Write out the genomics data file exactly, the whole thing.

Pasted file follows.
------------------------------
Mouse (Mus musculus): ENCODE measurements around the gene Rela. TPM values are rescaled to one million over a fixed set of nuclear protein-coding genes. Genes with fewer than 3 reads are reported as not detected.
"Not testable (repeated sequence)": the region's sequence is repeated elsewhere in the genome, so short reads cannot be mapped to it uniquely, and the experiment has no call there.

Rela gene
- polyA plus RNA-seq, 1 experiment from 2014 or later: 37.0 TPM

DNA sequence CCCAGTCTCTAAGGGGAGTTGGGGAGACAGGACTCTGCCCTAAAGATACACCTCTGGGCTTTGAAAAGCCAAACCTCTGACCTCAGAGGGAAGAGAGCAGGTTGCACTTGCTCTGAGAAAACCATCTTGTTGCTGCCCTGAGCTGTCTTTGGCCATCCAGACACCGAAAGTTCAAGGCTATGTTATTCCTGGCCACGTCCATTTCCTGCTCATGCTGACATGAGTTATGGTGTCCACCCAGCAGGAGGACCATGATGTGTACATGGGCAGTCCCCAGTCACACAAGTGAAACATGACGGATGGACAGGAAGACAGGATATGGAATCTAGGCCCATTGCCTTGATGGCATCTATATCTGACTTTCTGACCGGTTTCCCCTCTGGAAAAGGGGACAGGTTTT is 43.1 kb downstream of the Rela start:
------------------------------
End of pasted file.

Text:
Mouse (Mus musculus): ENCODE measurements around the gene Rela. TPM values are rescaled to one million over a fixed set of nuclear protein-coding genes. Genes with fewer than 3 reads are reported as not detected.
"Not testable (repeated sequence)": the region's sequence is repeated elsewhere in the genome, so short reads cannot be mapped to it uniquely, and the experiment has no call there.

Rela gene
- polyA plus RNA-seq, 1 experiment from 2014 or later: 37.0 TPM

DNA sequence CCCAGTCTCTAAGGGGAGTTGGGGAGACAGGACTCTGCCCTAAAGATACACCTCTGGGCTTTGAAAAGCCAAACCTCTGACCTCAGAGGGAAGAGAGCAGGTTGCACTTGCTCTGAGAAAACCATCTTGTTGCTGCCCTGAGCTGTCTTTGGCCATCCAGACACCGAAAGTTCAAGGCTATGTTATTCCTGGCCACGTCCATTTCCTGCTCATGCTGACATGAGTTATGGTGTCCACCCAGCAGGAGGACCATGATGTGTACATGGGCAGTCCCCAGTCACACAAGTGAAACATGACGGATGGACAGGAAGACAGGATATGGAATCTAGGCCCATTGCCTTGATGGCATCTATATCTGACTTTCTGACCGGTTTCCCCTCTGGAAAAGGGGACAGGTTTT is 43.1 kb downstream of the Rela start: